It's been a while since I've put anything on the blog. I've been caught up in the process of putting together a draft for the dissertation, along with the stuff of everyday life, but I thought I would put that aside to deal with a fairly significant issue within radical politics in Southern California, although it has national implications. A recent campaign was started by a small number of activists in the area in response to the sexual assault of an anarchist activist by a Progressive Labor Party (PLP) member, Seth Miller in 2006. In the succeeding years, a number of attempts have been made to confront Miller and to get the PLP to take action and hold Miller accountable for his actions. The party did nothing at the time, and it continued to stall when another group tried to bring up these issues six years later in the summer of 2012. At this point, Miller is still an active member of the party in New York, and the party has demanded the silence of those who are still seeking his accountability. You can read a brief description of this process, as well as a call to action here. The program that they ask to implement is, in fact, fairly minimal, requesting that the PLP be excluded from the institutions, structures, and spaces of the activist community as long as they continue to protect Miller, and refuse to take the issue of sexual violence seriously as a political, rather than private issue.
Unfortunately, these issues don't come as a surprise to many of the activists that I have been in conversation with. The Progressive Labor Party has a reputation for not taking issues of sexism seriously within its own structures, and has been more than willing to overlook the poor behavior of its activists. Although I have heard nothing specific, from the sounds of activist conversations, it sounds like this incident is not isolated within the structures of the party. This issue becomes apparent in its treatment of the situation with Miller, as it has refused to engage with activists on the issue, and has engaged in a series of victim blaming. Just as notably, as the necessary means posting notes, "The party has, however, asked that the activist and her allies stop spreading “gossip” about Seth because they see the activist’s rape as a private matter rather than a political matter." The party has, in effect, dismissed decades of work on the part of feminists, and is attempting to enforce a set of divisions between the public and the private, the political and the personal, that has largely been rejected by even bourgeois social structures. Those structures of division go back to the party's reactionary investment in the nuclear family, a position that is derived from a limited and problematic reading of Friedrich Engels's The Origins of the Family, Private Property, and the State, which falls into a similar defense of the nuclear family, despite its recognition of the structural linkage between state domination, private property, and the construction of the patriarchal family. It's also worth noting that Miller is the son of significant party members, giving him additional protection from the implications of his actions.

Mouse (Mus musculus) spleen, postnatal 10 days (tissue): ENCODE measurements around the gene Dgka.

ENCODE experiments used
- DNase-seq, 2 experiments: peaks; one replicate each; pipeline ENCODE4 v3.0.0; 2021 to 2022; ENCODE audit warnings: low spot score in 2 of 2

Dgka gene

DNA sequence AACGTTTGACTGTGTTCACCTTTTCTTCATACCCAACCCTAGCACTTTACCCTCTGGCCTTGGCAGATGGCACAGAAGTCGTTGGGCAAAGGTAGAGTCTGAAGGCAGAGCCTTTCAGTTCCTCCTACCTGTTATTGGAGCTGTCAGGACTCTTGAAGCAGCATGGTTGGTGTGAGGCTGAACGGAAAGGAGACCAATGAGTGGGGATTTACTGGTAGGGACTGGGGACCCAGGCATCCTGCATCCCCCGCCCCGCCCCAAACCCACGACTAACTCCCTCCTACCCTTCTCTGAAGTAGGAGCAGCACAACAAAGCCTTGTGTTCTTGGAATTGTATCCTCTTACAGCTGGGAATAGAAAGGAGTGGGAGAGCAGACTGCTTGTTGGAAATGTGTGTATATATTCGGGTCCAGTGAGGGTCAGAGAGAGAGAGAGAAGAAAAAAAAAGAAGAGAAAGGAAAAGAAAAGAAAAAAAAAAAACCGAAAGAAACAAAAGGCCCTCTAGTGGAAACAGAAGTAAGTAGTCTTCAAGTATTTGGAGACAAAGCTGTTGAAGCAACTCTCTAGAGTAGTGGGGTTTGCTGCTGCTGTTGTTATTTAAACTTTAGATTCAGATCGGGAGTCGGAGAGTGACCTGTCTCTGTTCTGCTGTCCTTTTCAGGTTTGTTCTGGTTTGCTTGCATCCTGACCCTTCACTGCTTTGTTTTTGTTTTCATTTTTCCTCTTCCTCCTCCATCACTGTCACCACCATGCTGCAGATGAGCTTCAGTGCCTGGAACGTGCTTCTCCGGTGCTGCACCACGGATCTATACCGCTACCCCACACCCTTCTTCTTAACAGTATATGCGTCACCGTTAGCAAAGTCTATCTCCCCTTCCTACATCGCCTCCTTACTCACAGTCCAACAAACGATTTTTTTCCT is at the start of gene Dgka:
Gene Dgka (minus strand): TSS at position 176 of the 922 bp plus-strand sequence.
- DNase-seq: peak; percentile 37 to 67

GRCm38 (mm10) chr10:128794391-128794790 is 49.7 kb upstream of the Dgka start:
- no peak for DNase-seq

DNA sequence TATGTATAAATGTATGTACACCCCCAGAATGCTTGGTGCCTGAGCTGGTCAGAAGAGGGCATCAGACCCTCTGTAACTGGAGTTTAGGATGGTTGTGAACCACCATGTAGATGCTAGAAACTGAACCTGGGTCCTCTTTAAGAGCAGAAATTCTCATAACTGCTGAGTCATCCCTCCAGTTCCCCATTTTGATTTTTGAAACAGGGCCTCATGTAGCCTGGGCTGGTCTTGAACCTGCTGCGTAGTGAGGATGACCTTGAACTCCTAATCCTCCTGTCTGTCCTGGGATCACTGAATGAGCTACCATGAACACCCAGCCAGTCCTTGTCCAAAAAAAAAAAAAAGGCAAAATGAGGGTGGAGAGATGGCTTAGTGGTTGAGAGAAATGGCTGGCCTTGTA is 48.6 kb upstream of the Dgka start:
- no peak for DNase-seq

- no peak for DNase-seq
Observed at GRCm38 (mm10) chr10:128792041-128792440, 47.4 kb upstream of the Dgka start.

The party's refusal to act then has to be understood within a nexus of a set of problematic theoretical positions, along with a selfish desire to protect its cadres at the expense of the larger activist community. This situation is the danger of the kind of cadre and vanguard structure that is created by organizations like the Progressive Labor Party, placing the care of their members above the social justice and needs of the community, particularly those who are privileged members, ensconced within its multi-generational structures. Additionally, these benefits don't seem to be given merely on the basis of seniority, and are far more frequently granted to men. Within this context, it's hard to take the PLP seriously as an organization committed to the fight for social justice. It's members and fellow travelers need to be challenged in this regard, and those who continue to participate in its structures and defend its policies need to be excluded from activist spaces. Social justice cannot function as long as there are princes in its midst, along with the patriarchal structures that go along with those figures. As long as we allow the organization to engage in the forms of obfuscation and dissemblance that it is involved in, because of their commitment and meaningful contributions to other struggles, we become complicit in the organizations refusal to confront sexism and reinforce the contemporary sex/gender system. To put it simply, we become complicit in the injustice of the world.